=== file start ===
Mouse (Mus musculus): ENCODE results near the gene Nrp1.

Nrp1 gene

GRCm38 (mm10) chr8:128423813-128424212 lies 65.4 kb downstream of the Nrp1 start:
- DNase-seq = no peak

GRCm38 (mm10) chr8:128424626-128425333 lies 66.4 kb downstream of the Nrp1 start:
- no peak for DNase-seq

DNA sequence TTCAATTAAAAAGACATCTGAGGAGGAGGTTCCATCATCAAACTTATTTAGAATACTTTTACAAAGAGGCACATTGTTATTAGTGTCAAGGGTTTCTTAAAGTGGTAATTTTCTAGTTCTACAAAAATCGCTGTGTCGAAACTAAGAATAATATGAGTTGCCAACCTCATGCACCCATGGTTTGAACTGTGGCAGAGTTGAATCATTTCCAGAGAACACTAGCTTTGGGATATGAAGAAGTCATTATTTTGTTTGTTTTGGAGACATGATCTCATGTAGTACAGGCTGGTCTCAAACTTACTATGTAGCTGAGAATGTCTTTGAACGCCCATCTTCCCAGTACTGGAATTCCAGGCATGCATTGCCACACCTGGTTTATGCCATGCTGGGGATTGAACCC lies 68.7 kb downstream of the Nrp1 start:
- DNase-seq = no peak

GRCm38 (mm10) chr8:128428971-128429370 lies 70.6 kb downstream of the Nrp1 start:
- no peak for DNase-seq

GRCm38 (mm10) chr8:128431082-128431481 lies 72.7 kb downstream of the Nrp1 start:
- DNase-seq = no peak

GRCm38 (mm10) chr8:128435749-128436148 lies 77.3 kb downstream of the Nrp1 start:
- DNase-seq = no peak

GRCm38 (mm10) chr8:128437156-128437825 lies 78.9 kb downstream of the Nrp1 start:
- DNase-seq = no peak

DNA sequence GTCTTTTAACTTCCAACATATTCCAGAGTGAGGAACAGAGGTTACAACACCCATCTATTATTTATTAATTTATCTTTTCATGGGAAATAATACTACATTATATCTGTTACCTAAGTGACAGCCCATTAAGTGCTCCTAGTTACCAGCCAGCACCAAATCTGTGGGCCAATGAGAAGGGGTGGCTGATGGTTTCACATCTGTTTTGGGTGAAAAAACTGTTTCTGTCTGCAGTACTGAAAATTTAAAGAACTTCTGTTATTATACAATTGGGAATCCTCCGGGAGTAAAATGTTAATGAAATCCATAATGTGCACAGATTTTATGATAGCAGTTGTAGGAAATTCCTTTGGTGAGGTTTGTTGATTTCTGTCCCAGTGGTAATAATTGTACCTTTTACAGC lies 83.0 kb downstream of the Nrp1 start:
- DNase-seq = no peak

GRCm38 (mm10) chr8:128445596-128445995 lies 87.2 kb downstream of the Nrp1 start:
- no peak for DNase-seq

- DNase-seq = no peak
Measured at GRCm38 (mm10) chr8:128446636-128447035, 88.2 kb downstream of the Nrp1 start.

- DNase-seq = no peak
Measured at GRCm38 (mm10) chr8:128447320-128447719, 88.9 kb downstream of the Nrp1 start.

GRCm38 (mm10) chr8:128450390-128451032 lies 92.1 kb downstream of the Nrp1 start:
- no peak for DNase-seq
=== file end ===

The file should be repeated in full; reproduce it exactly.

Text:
Mouse (Mus musculus): ENCODE results near the gene Nrp1.

Nrp1 gene

GRCm38 (mm10) chr8:128423813-128424212 lies 65.4 kb downstream of the Nrp1 start:
- DNase-seq = no peak

GRCm38 (mm10) chr8:128424626-128425333 lies 66.4 kb downstream of the Nrp1 start:
- no peak for DNase-seq

DNA sequence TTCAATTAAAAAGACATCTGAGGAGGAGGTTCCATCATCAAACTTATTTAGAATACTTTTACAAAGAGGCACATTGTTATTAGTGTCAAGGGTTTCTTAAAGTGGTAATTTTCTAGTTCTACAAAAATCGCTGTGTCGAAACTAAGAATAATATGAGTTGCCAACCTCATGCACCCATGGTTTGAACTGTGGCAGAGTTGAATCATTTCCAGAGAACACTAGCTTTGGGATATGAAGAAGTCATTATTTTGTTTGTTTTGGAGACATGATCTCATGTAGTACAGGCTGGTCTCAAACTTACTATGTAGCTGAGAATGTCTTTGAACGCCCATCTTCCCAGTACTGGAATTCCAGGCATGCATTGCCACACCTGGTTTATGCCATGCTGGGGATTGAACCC lies 68.7 kb downstream of the Nrp1 start:
- DNase-seq = no peak

GRCm38 (mm10) chr8:128428971-128429370 lies 70.6 kb downstream of the Nrp1 start:
- no peak for DNase-seq

GRCm38 (mm10) chr8:128431082-128431481 lies 72.7 kb downstream of the Nrp1 start:
- DNase-seq = no peak

GRCm38 (mm10) chr8:128435749-128436148 lies 77.3 kb downstream of the Nrp1 start:
- DNase-seq = no peak

GRCm38 (mm10) chr8:128437156-128437825 lies 78.9 kb downstream of the Nrp1 start:
- DNase-seq = no peak

DNA sequence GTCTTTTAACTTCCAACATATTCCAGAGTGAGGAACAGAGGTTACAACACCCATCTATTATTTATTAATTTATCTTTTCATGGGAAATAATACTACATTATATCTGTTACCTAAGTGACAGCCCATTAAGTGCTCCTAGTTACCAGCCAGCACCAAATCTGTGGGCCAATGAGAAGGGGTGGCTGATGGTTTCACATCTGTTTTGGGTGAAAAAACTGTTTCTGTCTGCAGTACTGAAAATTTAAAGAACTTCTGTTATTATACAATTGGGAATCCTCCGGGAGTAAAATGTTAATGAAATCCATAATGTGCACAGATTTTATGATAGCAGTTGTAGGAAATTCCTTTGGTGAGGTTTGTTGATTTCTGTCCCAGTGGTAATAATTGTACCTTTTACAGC lies 83.0 kb downstream of the Nrp1 start:
- DNase-seq = no peak

GRCm38 (mm10) chr8:128445596-128445995 lies 87.2 kb downstream of the Nrp1 start:
- no peak for DNase-seq

- DNase-seq = no peak
Measured at GRCm38 (mm10) chr8:128446636-128447035, 88.2 kb downstream of the Nrp1 start.

- DNase-seq = no peak
Measured at GRCm38 (mm10) chr8:128447320-128447719, 88.9 kb downstream of the Nrp1 start.

GRCm38 (mm10) chr8:128450390-128451032 lies 92.1 kb downstream of the Nrp1 start:
- no peak for DNase-seq